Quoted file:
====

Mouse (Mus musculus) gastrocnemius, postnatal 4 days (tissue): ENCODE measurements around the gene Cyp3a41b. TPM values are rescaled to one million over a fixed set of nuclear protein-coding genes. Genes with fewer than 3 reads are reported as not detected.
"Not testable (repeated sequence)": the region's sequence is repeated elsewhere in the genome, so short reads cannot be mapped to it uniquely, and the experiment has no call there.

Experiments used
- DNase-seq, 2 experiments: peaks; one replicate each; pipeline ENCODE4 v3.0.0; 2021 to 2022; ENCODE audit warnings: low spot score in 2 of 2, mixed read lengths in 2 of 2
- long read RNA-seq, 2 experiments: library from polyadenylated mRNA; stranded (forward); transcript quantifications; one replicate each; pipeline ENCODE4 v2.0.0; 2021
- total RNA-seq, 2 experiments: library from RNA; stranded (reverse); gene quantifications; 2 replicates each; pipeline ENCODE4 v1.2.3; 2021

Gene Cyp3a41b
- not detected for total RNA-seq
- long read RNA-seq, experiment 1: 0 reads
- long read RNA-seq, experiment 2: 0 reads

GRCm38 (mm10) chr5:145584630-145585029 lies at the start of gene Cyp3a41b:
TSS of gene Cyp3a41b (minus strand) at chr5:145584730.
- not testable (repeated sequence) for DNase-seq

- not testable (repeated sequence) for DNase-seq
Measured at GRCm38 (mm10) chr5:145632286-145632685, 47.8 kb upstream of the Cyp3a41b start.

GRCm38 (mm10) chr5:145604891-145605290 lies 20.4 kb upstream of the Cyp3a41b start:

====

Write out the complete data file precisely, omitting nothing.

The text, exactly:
Mouse (Mus musculus) gastrocnemius, postnatal 4 days (tissue): ENCODE measurements around the gene Cyp3a41b. TPM values are rescaled to one million over a fixed set of nuclear protein-coding genes. Genes with fewer than 3 reads are reported as not detected.
"Not testable (repeated sequence)": the region's sequence is repeated elsewhere in the genome, so short reads cannot be mapped to it uniquely, and the experiment has no call there.

Experiments used
- DNase-seq, 2 experiments: peaks; one replicate each; pipeline ENCODE4 v3.0.0; 2021 to 2022; ENCODE audit warnings: low spot score in 2 of 2, mixed read lengths in 2 of 2
- long read RNA-seq, 2 experiments: library from polyadenylated mRNA; stranded (forward); transcript quantifications; one replicate each; pipeline ENCODE4 v2.0.0; 2021
- total RNA-seq, 2 experiments: library from RNA; stranded (reverse); gene quantifications; 2 replicates each; pipeline ENCODE4 v1.2.3; 2021

Gene Cyp3a41b
- not detected for total RNA-seq
- long read RNA-seq, experiment 1: 0 reads
- long read RNA-seq, experiment 2: 0 reads

GRCm38 (mm10) chr5:145584630-145585029 lies at the start of gene Cyp3a41b:
TSS of gene Cyp3a41b (minus strand) at chr5:145584730.
- not testable (repeated sequence) for DNase-seq

- not testable (repeated sequence) for DNase-seq
Measured at GRCm38 (mm10) chr5:145632286-145632685, 47.8 kb upstream of the Cyp3a41b start.

GRCm38 (mm10) chr5:145604891-145605290 lies 20.4 kb upstream of the Cyp3a41b start: